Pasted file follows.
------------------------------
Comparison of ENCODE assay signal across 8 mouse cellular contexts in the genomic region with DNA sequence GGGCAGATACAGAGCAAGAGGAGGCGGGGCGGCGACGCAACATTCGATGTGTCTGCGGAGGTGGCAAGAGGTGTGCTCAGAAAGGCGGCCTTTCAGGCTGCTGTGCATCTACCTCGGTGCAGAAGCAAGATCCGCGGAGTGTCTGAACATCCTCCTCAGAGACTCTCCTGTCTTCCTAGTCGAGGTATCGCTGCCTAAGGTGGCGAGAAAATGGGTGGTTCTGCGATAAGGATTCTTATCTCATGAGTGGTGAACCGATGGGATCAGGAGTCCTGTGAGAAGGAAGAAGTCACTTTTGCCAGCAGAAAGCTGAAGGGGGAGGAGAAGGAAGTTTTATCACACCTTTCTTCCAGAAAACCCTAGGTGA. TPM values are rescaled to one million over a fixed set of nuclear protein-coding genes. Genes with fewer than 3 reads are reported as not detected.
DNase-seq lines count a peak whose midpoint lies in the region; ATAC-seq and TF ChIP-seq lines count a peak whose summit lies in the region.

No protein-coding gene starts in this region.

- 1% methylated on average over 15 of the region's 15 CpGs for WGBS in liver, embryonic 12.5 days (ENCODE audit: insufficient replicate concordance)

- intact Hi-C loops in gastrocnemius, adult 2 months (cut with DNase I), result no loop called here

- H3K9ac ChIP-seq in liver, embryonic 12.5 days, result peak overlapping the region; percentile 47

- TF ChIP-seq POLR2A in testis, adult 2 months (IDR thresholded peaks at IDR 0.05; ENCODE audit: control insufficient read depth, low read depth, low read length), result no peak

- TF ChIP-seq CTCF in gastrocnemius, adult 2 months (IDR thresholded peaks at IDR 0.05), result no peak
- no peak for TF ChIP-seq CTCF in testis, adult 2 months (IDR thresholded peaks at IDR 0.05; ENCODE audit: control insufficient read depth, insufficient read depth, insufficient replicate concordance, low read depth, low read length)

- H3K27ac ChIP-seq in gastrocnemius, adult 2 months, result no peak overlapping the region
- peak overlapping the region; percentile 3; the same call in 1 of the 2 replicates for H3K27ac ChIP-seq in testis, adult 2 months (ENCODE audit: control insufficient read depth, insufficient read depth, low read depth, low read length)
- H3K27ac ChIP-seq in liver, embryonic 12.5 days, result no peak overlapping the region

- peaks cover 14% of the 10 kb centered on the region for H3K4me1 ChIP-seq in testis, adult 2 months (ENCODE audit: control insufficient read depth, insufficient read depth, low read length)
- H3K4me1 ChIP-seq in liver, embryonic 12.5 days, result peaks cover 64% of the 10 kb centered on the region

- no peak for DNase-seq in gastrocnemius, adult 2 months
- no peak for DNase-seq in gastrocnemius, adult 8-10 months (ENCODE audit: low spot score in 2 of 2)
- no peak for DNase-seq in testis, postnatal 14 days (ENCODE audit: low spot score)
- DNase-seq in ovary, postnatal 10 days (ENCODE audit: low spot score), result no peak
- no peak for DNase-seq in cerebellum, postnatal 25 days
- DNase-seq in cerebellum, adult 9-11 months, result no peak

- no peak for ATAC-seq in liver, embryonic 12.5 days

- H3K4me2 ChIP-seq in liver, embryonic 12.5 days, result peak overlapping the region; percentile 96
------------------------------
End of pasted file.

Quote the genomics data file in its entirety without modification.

Comparison of ENCODE assay signal across 8 mouse cellular contexts in the genomic region with DNA sequence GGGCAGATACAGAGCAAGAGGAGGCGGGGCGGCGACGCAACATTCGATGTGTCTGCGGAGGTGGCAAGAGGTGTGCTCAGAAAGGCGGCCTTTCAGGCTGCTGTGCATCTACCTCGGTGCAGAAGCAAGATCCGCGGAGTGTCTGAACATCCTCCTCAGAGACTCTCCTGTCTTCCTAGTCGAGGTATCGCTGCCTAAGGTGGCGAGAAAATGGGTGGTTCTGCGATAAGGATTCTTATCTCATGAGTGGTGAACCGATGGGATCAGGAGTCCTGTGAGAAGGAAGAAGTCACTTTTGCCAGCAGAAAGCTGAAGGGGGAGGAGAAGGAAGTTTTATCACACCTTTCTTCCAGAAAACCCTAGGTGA. TPM values are rescaled to one million over a fixed set of nuclear protein-coding genes. Genes with fewer than 3 reads are reported as not detected.
DNase-seq lines count a peak whose midpoint lies in the region; ATAC-seq and TF ChIP-seq lines count a peak whose summit lies in the region.

No protein-coding gene starts in this region.

- 1% methylated on average over 15 of the region's 15 CpGs for WGBS in liver, embryonic 12.5 days (ENCODE audit: insufficient replicate concordance)

- intact Hi-C loops in gastrocnemius, adult 2 months (cut with DNase I), result no loop called here

- H3K9ac ChIP-seq in liver, embryonic 12.5 days, result peak overlapping the region; percentile 47

- TF ChIP-seq POLR2A in testis, adult 2 months (IDR thresholded peaks at IDR 0.05; ENCODE audit: control insufficient read depth, low read depth, low read length), result no peak

- TF ChIP-seq CTCF in gastrocnemius, adult 2 months (IDR thresholded peaks at IDR 0.05), result no peak
- no peak for TF ChIP-seq CTCF in testis, adult 2 months (IDR thresholded peaks at IDR 0.05; ENCODE audit: control insufficient read depth, insufficient read depth, insufficient replicate concordance, low read depth, low read length)

- H3K27ac ChIP-seq in gastrocnemius, adult 2 months, result no peak overlapping the region
- peak overlapping the region; percentile 3; the same call in 1 of the 2 replicates for H3K27ac ChIP-seq in testis, adult 2 months (ENCODE audit: control insufficient read depth, insufficient read depth, low read depth, low read length)
- H3K27ac ChIP-seq in liver, embryonic 12.5 days, result no peak overlapping the region

- peaks cover 14% of the 10 kb centered on the region for H3K4me1 ChIP-seq in testis, adult 2 months (ENCODE audit: control insufficient read depth, insufficient read depth, low read length)
- H3K4me1 ChIP-seq in liver, embryonic 12.5 days, result peaks cover 64% of the 10 kb centered on the region

- no peak for DNase-seq in gastrocnemius, adult 2 months
- no peak for DNase-seq in gastrocnemius, adult 8-10 months (ENCODE audit: low spot score in 2 of 2)
- no peak for DNase-seq in testis, postnatal 14 days (ENCODE audit: low spot score)
- DNase-seq in ovary, postnatal 10 days (ENCODE audit: low spot score), result no peak
- no peak for DNase-seq in cerebellum, postnatal 25 days
- DNase-seq in cerebellum, adult 9-11 months, result no peak

- no peak for ATAC-seq in liver, embryonic 12.5 days

- H3K4me2 ChIP-seq in liver, embryonic 12.5 days, result peak overlapping the region; percentile 96